Thus, for example, because the automobile companies have numerous modern and efficient automobile factories, there is a production of automobiles sufficient for almost every family in the United States to own one. Because Exxon-Mobil and other oil companies own oil wells, pipelines, and refineries, there is gasoline and heating oil for the average American to buy. (And if the wealth of these companies were greater, and if its use in developing sources of supply were not blocked again and again by those who value the wildness of nature above the welfare of people, there would be a larger and more affordable supply of gasoline and heating oil to buy.)
The capital of business firms is also the foundation of the demand for labor. The wealthier and more numerous are business firms, the greater is the demand for labor and the higher are wage rates. As illustration, just consider where it is more desirable to work: in an economy with few or no business firms or only small, impoverished business firms, or in an economy with large numbers of wealthy business firms. It is obvious whose competition for one's services will be more beneficial.
Thus, in a market economy, people have a two-sided benefit from the capital owned by others. The capital of others is the source of the supply of the goods they buy and the source of the demand for the labor they sell. And the greater is that capital, the greater is this two-sided benefit to everyone. To the extent that the supply of goods produced is greater, prices are lower. And to the extent that the demand for labor is greater, wages are higher. Lower prices and higher wages: that is the effect of capital accumulation.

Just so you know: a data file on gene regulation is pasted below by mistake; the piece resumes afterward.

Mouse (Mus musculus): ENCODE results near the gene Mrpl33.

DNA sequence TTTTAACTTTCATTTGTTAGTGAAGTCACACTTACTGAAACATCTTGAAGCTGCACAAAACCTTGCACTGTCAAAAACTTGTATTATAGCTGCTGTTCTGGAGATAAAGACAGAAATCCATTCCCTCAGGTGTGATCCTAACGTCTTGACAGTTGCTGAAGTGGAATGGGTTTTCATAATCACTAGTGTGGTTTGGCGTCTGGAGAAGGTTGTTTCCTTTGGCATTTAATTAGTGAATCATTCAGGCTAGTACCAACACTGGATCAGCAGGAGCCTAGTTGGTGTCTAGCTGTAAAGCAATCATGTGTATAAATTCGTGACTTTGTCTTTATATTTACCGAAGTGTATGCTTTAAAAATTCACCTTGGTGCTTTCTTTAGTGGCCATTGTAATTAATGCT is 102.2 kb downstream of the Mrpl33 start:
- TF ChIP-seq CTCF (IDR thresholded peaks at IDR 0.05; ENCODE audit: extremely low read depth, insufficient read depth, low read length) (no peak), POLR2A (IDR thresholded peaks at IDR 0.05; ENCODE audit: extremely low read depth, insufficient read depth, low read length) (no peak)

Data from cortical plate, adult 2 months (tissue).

An essential prerequisite of capital accumulation is saving.
Which is precisely what Mr Clark, whoever he is, decries.
Mind you, at least he’s arguing for tax cuts for some people, which on a Labour blog is sure going to have his head pulled in very quickly.
If the economic world really operated in accordance with the dreams of Messrs Clark, Stiglitz and Keynes, however, we would see even more penury than we do today, because if the greater part of spending was really to be spent on consumption rather than production—i.e., on consumer goods rather than capital goods—then production would fall, capital would diminish, the wage share of national income would fall, and real wages and real profits would plummet.
So be careful what you wish for, Mr Clark.
PS: You might argue that if consumers slowed their spending it wouldn’t matter how much businesses were producing because no-one would be buying what they’re selling—so that taxing business and “the rich” is “necessary” to give stimulus money to consumers.
This, too, would be profoundly blind to who actually purchases most of what businesses produce: which is other businesses, for whom savings is their primary source of spending. Indeed, business in itself “generates a monetary demand that is fully sufficient for the profitable sale of its products.”
And to take money from businesses (or to reduce the pool of real savings, which amounts to the same thing) just in order to give to consumers the money with which to buy those same business’s products? This would be tantamount to businesses standing on the corner handing out hundred-dollar bills to passers-by in the hope they purchase eighty dollars worth of goods from them. In other words, it would be as insane as it would be destructive.
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* Oh, go on then, he’s Labour’s latest Dunedin North MP and adviser to someone called David Parker.